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An Austrian Jew and photojournalist who was interned at 20 different Nazi camps between 1939 and 1945, Wander (1917–2006) first published this loosely structured novel in East Germany in 1970. Spare, haunting anecdotes memorialize Jews who died senseless, undignified deaths in Nazi concentration camps. In the Hirschberg camp, Mendel Teichmann, a 50-year-old atheist, keeps the other prisoners occupied with his wry tales; a Polish boy, Yossl, freezes after guards taunt him and shovel snow over him. While most prisoners gulp down their meager rations, the narrator describes how men like Pechmann... turn a crust of bread into a seven-course meal. On the eve of Buchenwald's liberation, the narrator watches Joschko, 10, patiently push food into his exhausted younger brother. The book is much more than a catalogue of horrors and of courage, as Wanders's narrator struggles to find the language to describe what he has seenn. This is a worthy addition to Shoah literature. (Dec.)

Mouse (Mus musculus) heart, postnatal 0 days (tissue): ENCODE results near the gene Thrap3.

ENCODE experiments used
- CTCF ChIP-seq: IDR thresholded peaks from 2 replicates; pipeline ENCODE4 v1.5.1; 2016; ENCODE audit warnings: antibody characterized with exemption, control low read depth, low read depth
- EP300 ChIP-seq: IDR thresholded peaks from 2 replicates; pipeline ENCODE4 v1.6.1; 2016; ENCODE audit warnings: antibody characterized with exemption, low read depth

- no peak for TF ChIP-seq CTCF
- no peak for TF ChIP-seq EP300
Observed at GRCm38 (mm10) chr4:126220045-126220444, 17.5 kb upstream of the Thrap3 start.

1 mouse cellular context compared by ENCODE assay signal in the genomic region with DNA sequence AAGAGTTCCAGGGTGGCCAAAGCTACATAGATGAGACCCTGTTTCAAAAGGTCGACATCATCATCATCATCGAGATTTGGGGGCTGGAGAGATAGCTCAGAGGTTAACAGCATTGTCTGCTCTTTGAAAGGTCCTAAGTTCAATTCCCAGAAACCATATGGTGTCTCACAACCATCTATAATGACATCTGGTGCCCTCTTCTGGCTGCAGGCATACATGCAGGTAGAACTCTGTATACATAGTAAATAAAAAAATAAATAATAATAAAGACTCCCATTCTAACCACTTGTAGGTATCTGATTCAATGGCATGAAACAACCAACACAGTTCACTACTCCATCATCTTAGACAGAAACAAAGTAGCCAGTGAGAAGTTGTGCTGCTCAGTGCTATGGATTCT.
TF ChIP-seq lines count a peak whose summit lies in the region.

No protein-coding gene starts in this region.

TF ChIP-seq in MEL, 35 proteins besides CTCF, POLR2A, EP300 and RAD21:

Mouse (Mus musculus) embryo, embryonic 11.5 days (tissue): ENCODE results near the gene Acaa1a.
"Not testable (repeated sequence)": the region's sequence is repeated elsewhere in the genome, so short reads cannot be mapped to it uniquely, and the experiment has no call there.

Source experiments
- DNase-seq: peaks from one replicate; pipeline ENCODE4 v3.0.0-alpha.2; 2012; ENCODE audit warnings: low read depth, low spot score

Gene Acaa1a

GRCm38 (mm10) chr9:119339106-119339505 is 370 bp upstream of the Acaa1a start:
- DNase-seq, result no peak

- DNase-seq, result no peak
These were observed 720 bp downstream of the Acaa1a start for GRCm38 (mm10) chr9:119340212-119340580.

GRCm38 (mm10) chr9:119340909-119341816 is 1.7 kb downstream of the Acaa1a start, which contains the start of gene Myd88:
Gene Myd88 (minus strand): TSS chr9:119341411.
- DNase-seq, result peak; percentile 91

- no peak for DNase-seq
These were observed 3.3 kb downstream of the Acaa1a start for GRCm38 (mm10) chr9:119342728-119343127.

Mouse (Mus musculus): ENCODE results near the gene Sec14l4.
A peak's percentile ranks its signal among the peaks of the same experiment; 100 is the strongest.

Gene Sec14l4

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[Stories] which both profoundly dismay and yet somehow exalt, and in doing so become crucial to our spiritual history. -- C. K. Williams, author of Repair: PoemsSee all Editorial Reviews
I think perhaps there is nothing that I could possibly say about this book to let you know that it is a worthwhile narrative except to quote some passages:
"On this... Read more
Very simply a beautifully written book. The history of the Holocaust, written as poetic prose by a survivor. Not just a survivor, but a survivor in every sense. Read morePublished 23 months ago by C Libanoff
..but it has NOT 'taken almost four decades' (back cover of my Granta edition) to be translated - unless versions published in the DDR (former East Germany) don't count? Read morePublished on June 19, 2013 by Simon Barrett 'Il Penseroso'
You don't have to be German to have translated this, but I do think you have to have been Jewish, and of Ashkenazi stock, as Marc Lander evidently was. Read morePublished on June 19, 2013 by Simon Barrett 'Il Penseroso'